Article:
The removeprefix method will remove an optional prefix from the beginning of a string.

>>> hex_string = "0xfe34"
>>> hex_string.removeprefix("0x")
'fe34'
>>> hex_string = "ac6b"
>>> hex_string.removeprefix("0x")
'ac6b'

The removeprefix method was added in Python 3.9. Before removeprefix, it was common to check whether a string startswith a prefix and then remove it via slicing:

if hex_string.startswith("0x"):
    hex_string = hex_string[len("0x"):]

Now you can just use removeprefix instead:

hex_string = hex_string.removeprefix("0x")

The removeprefix method is a bit similar to the lstrip method except that lstrip removes single characters from the end of a string and it removes as many as it finds.

So while this will remove all leading v characters from the beginning of a string:

>>> a = "v3.11.0"
>>> a.lstrip("v")
"3.11.0"
>>> b = "3.11.0"
>>> b.lstrip("v")
"3.11.0"
>>> c = "vvv3.11.0"
>>> c.lstrip("v")
"3.11.0"

This would remove at most one v from the beginning of the string:

>>> a = "v3.11.0"
>>> a.removeprefix("v")
"3.11.0"
>>> b = "3.11.0"
>>> b.lstrip("v")
"3.11.0"
>>> c = "vvv3.11.0"
>>> c.removeprefix("v")
"vv3.11.0"

removesuffix

The removesuffix method will remove an optional suffix from the end of a string.

>>> time_readings = ["0", "5 sec", "7 sec", "1", "8 sec"]
>>> new_readings = [t.removesuffix(" sec") for t in time_readings]
>>> new_readings
['0', '5', '7', '1', '8']

It does pretty much the same thing as removeprefix, except it removes from the end instead of removing from the beginning.

Learn these methods later

I wouldn't memorize these string methods today, but you might consider eventually looking into them.

Method Related Methods Description
encode Encode string to bytes object
find rfind Return index of substring or -1 if not found
index rindex Return index of substring or raise ValueError
title capitalize Title-case the string
partition rpartition Partition into 3 parts based on a separator
ljust rjust & center Left/right/center-justify the string
zfill Pad numeric string with zeroes (up to a width)
isidentifier Check if string is a valid Python identifier

Here's why I don't recommend committing each of these to memory:

  • encode: you can usually avoid manually encoding strings but you'll discover this method by necessity when you can't (see converting between binary data and strings in Python)
  • find and rfind: we rarely care about finding substring indexes: usually it's containment we want (for example we use 'y' in name instead of name.find('y') != -1)
  • index and rindex: these raise an exception if the given index isn't found, so it's rare to see these methods used
  • title and capitalize: the title method doesn't always work as you'd expect (see Title-casing a string in Python) and capitalize only capitalizes the first character
  • partition and rpartition: these can be very handy when splitting while checking whether you split, but I find myself using split and split more often
  • ljust, rjust, and center: these methods left/right/center-justify text and I usually prefer the <, >, and ^ string formatting modifiers instead (see formatting strings)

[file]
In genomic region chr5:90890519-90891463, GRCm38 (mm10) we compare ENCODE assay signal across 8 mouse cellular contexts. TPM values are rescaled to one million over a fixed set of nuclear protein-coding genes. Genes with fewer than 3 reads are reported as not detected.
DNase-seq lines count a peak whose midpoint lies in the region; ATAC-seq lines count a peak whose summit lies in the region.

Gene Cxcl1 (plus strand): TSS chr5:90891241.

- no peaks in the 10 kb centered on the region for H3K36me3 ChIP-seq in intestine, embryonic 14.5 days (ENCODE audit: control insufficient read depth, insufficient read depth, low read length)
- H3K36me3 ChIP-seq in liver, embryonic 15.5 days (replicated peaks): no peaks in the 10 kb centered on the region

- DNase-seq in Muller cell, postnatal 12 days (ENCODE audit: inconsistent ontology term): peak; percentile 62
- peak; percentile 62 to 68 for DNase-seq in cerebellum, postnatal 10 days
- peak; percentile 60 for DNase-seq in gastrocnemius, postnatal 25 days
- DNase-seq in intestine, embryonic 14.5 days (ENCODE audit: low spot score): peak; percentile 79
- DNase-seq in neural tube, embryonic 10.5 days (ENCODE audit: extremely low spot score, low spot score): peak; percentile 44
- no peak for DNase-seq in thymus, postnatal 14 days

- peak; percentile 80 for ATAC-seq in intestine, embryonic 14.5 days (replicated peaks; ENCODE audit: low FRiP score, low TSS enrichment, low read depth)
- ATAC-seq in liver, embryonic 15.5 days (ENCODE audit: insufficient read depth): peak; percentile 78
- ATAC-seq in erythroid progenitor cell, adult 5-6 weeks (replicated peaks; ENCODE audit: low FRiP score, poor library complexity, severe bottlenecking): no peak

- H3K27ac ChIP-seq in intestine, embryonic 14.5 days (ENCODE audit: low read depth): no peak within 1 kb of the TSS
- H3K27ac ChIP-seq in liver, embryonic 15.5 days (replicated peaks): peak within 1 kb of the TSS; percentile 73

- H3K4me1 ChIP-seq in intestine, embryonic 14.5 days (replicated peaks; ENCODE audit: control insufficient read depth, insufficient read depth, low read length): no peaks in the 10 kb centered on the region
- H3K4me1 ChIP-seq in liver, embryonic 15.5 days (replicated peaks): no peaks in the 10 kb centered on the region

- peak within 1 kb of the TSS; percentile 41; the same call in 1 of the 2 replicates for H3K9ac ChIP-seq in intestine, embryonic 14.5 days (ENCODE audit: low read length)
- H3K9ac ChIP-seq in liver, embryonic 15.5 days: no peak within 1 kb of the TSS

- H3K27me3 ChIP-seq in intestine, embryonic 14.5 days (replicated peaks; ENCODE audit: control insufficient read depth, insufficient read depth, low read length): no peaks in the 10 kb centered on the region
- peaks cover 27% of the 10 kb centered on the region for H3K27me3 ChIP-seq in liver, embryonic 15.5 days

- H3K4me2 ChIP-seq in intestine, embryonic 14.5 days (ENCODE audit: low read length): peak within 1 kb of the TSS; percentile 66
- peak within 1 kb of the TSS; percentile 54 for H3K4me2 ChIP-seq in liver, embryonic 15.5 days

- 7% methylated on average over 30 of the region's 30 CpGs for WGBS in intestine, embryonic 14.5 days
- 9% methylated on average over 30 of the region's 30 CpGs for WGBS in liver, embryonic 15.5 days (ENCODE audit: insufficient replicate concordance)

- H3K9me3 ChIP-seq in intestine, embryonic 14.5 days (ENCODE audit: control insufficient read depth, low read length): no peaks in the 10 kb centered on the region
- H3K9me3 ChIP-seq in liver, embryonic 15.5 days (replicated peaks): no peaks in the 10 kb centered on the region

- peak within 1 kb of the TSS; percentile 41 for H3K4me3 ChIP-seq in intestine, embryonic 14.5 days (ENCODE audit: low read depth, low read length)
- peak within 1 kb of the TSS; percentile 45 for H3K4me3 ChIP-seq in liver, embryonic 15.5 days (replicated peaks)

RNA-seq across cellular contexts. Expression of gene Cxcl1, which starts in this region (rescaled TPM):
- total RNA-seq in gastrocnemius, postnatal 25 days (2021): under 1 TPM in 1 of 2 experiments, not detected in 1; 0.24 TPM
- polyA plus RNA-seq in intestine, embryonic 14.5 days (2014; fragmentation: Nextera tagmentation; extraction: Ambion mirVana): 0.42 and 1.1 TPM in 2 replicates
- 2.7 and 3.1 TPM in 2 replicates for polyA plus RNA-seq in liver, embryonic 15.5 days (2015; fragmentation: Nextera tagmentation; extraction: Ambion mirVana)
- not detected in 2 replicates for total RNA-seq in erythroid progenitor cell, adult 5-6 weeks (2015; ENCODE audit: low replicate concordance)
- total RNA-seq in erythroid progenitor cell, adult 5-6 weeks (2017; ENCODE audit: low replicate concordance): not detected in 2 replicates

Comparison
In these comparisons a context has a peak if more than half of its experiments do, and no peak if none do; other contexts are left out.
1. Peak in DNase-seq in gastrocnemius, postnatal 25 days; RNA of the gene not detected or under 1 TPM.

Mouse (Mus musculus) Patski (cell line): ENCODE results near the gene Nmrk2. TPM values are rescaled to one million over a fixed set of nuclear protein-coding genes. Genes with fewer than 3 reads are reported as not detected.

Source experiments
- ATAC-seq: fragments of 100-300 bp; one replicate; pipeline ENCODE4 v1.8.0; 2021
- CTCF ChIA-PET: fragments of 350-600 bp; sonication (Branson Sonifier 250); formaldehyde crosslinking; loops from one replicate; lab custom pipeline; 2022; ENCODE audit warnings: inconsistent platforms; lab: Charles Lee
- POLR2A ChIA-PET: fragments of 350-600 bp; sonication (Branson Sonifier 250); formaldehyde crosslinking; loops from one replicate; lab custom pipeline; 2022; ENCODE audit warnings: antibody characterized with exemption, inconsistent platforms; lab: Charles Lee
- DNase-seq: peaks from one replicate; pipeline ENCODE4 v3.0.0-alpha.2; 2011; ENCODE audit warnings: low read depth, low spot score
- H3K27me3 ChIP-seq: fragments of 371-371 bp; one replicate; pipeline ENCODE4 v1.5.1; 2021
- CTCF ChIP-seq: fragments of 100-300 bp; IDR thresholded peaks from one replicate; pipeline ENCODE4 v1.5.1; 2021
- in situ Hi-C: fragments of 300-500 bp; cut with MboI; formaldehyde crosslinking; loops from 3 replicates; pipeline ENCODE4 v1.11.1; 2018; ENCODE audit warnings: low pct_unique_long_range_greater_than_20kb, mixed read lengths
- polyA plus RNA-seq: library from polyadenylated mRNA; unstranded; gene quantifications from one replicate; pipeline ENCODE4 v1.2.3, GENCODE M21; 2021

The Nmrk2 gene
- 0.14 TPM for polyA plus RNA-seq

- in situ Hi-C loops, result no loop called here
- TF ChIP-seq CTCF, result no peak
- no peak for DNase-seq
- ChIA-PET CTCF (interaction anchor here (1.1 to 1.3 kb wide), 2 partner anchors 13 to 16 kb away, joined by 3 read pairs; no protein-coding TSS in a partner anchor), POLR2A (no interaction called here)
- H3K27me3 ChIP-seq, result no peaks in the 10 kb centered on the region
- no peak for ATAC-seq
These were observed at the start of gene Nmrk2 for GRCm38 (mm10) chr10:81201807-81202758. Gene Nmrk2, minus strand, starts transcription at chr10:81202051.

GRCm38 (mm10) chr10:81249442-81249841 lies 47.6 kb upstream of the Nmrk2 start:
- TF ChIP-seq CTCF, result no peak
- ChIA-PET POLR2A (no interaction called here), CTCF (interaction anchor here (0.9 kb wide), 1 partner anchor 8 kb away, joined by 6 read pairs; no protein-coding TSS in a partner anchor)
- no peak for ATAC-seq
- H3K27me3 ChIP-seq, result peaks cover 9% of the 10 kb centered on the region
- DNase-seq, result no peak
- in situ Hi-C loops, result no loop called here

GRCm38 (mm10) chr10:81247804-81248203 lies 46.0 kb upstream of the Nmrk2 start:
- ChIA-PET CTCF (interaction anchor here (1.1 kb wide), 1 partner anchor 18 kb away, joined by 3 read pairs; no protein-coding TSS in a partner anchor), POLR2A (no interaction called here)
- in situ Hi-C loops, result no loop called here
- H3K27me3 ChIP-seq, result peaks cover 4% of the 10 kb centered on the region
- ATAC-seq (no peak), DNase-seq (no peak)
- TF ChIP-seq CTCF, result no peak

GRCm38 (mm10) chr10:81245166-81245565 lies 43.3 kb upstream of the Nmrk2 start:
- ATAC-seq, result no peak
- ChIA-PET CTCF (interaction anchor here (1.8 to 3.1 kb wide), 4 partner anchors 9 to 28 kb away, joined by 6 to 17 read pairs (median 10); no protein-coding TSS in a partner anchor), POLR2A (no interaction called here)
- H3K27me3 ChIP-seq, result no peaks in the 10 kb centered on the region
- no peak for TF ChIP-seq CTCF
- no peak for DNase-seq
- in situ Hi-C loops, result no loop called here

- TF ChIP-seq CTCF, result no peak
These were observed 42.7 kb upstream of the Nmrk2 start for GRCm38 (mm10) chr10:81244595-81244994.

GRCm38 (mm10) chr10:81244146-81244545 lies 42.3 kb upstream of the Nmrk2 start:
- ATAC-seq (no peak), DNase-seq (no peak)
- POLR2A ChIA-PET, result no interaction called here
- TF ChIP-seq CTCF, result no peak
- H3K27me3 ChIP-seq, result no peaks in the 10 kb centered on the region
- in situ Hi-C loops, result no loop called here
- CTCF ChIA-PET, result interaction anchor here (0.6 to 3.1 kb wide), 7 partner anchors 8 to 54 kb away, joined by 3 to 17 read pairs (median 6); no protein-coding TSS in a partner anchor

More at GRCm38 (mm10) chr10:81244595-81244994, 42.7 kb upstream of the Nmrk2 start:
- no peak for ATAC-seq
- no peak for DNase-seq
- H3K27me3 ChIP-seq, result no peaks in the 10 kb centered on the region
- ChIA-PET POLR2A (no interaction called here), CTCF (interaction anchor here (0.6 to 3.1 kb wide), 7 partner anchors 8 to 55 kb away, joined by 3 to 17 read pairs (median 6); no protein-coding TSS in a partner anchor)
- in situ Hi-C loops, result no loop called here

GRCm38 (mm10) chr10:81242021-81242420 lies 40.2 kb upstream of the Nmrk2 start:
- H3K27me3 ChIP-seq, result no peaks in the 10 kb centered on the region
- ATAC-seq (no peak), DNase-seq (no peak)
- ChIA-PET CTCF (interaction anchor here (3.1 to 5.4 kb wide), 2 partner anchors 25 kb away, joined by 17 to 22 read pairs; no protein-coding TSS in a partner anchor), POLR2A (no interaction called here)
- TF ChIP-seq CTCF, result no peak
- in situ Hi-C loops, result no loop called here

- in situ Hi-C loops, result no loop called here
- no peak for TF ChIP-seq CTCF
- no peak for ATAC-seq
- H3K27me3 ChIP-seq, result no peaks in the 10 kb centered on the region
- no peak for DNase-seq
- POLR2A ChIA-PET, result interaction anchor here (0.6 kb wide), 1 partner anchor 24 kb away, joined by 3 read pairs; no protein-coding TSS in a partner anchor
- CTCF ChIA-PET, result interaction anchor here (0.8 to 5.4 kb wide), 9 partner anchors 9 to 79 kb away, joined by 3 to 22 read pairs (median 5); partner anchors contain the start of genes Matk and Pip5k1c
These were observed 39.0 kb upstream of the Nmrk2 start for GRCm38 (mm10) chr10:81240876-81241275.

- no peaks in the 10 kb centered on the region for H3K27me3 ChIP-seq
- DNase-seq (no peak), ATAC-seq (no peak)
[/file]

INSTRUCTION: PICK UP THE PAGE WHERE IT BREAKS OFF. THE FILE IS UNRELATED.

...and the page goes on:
• zfill: this method zero-pads strings to make them a specific width and I usually prefer using string formatting for zero-filling as well (see zero-padding while string formatting)
  • isidentifier: this is niche but useful for checking that a string is a valid Python identifier, though this usually needs pairing with keyword.iskeyword to exclude Python keywords

Alternatives to regular expressions

These methods are used for asking questions about your strings. Most of these ask a question about every character in the string, with the exception of the istitle method.

Method Related Methods Description
isdecimal isdigit & isnumeric Check if string represents a number
isascii Check whether all characters are ASCII
isprintable Check whether all characters are printable
isspace Check whether string is entirely whitespace
isalpha islower & isupper Check if string contains only letters
isalnum Check if string contains letters or digits
istitle Check if string is title-cased

These methods might be useful in very specific circumstances. But when you're asking these sorts of questions, using a regular expression might be more appropriate.

Also keep in mind that these methods might not always act how you might expect. All of isdigit, isdecimal, and isnumeric match more than just 0 to 9 and none of them match - or .. The isdigit method matches everything isdecimal matches plus more and the isnumeric method matches everything that isdecimal matches plus more. So while only isnumeric matches , isdigit and isnumeric match , and all of them match ۸.

You likely don't need these methods

These 5 methods are pretty rare to see:

  • expandtabs: convert tab characters into spaces (the number of spaces needed to hit the next 8 character tab stop)
  • swapcase: convert uppercase to lowercase and lowercase to uppercase
  • format_map: calling my_string.format_map(mapping) is the same as my_string.format(**mapping)
  • maketrans: create a dictionary mapping character code points between keys and values (to be passed to str.translate)
  • translate: map all of one code point to another one in a given string

Learn what you need

Python's strings have a ton of methods. It's really not worth memorizing them all: save your time for something more fruitful.

While memorizing everything is a waste of time, it is worth committing more useful string methods to memory. If a method would be useful pretty much every week, commit it to memory.

I recommend memorizing Python's most useful string methods, roughly in this order:

  1. join: Join iterable of strings by a separator
  2. split: Split (on whitespace by default) into list of strings
  3. replace: Replace all copies of one substring with another
  4. strip: Remove whitespace from the beginning and end
  5. casefold (or lower if you prefer): Return a case-normalized version of the string
  6. startswith & endswith: Check if string starts/ends with 1 or more other strings
  7. splitlines: Split into a list of lines
  8. format: Format the string (consider an f-string before this)
  9. count: Count how many times a given substring occurs
  10. removeprefix & removesuffix: Remove the given prefix/suffix

Want help learning Python's most useful string methods?